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When is the best time to go abroad?

Congratulations on your decision to go abroad! Regardless of the duration of the program you participate on, immersing yourself in another culture, learning a foreign language and spending time outside your comfort zone will prove to be a worthwhile experience that is sure to be the centerpiece of your resume for years to come.

When exploring program options, it’s important to choose a program that is compatible with your academic agenda and career interests. What do I mean by that? Study abroad his changed considerably over the years. When I studied abroad is a junior in college, Study abroad was designed primarily for language majors. The rule of thumb was, the longer the better. This still holds true if your language major.But the available programs have a whole quite a bit over the yearsAllowing students with zero for language ability to study in other countriesFor shorter peers of time. This is particularly important if you have a tight academic agenda, common among STEM students.

Here’s a list of the top five topics that play a part in deciding whether or not to study a short term or longer term program.

  1. Money
    In most cases, the cost of the program is directly related to its duration. The longer a program, the more it typically costs. And yet, when money is an issue (And it usually is) there are some opposing forces at play here. For example, if you rely on financial aid to fund your education, most funding is only available for full time students. In other words, some short term programs may not be eligible for financial aid, meaning that you will have to pay for the program out-of-pocket. Luckily, GlobalEd does have summer programs that are eligible for most financial aid packages.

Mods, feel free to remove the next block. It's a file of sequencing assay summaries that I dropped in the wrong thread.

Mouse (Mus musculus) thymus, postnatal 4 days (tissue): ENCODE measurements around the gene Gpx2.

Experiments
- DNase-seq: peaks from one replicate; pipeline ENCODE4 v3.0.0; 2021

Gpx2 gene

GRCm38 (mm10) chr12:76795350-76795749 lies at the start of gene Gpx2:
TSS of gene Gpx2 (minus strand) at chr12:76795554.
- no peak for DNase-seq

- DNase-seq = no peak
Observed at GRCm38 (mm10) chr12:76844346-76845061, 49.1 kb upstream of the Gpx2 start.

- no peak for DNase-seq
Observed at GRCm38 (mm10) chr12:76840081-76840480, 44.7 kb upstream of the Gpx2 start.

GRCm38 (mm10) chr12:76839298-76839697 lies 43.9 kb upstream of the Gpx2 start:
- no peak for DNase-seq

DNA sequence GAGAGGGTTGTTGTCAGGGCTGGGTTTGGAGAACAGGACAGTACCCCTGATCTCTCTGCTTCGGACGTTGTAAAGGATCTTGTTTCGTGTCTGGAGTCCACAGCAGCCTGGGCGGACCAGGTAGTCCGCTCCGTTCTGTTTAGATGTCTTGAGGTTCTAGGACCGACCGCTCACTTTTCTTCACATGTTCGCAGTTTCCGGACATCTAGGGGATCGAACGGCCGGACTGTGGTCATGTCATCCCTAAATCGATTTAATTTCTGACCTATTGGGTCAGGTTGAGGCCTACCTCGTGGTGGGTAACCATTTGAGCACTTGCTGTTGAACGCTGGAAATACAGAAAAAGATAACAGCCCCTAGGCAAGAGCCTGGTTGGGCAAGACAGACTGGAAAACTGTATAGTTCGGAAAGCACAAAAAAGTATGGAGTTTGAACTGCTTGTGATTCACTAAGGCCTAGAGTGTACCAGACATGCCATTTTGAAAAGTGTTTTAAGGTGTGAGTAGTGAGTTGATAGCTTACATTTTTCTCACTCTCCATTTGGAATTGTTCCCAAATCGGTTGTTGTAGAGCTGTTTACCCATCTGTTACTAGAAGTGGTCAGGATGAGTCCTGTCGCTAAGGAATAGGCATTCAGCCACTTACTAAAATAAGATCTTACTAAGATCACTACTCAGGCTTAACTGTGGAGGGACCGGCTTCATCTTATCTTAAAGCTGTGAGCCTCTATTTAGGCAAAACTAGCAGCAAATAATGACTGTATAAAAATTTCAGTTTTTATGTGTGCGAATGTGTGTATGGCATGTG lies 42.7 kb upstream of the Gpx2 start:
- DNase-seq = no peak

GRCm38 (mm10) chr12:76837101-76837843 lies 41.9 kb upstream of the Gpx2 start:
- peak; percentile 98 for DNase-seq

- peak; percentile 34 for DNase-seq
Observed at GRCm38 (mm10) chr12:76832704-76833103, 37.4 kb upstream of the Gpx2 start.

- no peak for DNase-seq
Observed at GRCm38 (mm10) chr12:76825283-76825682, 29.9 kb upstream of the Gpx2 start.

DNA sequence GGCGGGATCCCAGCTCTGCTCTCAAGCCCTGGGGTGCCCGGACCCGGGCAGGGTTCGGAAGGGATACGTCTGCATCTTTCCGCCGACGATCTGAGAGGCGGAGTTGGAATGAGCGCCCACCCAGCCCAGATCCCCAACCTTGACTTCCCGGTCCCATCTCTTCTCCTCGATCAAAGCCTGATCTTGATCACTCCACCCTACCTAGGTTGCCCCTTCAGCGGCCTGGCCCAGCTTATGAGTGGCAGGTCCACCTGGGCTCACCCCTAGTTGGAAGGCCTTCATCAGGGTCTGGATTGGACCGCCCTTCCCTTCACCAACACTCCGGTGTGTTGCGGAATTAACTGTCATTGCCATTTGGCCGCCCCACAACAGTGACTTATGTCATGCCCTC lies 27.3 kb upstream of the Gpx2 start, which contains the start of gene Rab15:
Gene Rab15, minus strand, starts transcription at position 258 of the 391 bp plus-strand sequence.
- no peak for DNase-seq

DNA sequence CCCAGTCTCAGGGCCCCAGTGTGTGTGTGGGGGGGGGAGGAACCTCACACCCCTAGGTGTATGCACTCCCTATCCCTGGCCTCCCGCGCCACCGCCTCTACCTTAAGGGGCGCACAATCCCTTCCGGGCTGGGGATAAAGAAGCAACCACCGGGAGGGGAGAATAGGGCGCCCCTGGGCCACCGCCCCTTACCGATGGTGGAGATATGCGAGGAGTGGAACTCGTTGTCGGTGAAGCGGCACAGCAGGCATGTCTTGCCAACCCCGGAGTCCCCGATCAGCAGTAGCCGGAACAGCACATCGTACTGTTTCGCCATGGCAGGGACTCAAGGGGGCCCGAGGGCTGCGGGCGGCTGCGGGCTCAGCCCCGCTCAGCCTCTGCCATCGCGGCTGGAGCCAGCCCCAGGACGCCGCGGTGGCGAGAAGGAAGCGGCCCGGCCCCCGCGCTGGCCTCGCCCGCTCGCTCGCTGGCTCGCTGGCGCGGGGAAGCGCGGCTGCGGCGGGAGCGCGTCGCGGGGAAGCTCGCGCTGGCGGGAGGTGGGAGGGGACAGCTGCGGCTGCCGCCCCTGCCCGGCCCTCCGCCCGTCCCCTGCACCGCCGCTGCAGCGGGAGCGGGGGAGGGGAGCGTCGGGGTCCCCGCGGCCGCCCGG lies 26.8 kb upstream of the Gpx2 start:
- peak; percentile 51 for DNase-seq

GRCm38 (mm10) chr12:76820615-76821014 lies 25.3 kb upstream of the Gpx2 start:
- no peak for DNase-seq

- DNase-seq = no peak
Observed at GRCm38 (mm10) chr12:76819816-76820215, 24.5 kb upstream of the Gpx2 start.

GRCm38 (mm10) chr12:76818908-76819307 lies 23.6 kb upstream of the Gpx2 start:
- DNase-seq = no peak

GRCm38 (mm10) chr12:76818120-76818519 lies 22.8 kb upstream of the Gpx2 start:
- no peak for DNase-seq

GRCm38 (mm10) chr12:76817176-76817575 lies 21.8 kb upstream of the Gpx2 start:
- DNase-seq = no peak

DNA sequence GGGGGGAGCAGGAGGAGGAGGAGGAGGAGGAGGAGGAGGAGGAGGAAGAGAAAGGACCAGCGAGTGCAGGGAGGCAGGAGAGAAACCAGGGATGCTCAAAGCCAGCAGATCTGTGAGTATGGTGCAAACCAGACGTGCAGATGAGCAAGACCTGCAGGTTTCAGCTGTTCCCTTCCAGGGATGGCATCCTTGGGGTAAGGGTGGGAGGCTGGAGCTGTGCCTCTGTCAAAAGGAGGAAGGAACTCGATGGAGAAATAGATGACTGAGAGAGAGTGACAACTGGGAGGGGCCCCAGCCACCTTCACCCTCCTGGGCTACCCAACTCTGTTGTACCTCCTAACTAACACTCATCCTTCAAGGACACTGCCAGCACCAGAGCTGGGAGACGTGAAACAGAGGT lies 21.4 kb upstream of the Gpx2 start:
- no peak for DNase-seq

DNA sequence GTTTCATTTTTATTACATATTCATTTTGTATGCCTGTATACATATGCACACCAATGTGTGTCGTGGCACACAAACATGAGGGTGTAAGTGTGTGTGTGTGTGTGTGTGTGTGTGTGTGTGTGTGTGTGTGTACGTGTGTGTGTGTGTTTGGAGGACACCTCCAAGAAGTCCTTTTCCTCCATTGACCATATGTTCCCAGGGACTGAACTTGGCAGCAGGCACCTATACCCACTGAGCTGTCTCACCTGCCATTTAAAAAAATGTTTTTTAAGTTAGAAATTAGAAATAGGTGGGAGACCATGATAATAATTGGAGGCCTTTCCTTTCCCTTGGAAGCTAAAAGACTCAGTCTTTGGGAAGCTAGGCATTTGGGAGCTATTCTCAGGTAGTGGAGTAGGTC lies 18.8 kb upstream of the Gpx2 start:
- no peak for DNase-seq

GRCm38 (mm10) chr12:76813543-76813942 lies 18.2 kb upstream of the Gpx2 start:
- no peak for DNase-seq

2. Academic Schedule
    If you haven’t typed academic agendaAnd are required to take specific coursesToward your majorIn order to graduate,You may find it difficult to find courses that are compatibleWith your academic requirements.Even if you go to a country that speaks the same language, it can still be difficult to match all the requirements that you need for the semester.
  3. Language Learning
    If your plan is to go overseas and immersed yourselfIn a different culture to learn the language, the longer the programs are better. But that does not mean that a short term program will not be beneficial to you linguistically and professionally. I’ve crossed paths with many students who wanted to learn the Spanish language but simply couldn’t fit in the academic agenda or couldn’t afford a longer program. The decision to go brought cannot be based on one factor alone.
  4. Securing Credit
    Many of these factors are intertwined. In order to receive financial aid, the credit for the courses that you plan to take abroadMust be pre-approved so your university can release the funds towards the program. Securing all the credits towards your manager prior to departure, is the best way to avoid any interference with your graduation.
  5. Travel
    Even though travelingIs at the bottom of this list, it doesn’t mean it’s the lowest priority. Traveling is an equally important aspect of the study abroad experience as any other. It’s important to look at the program dates and plan accordingly. Such factors as the weather or specific holidays may influence whether or not you want to go for summer, fall or spring term. I’ll give you an example.In Seville, Spain there are two important holidays that are major tourist attractions: Easter and the April Fair. If you’re trying to decide between a fall and spring term, most people choose the Spring term because there’s time to travel afterwards. For fall students, most students head home right after the fall semester for the holidays.
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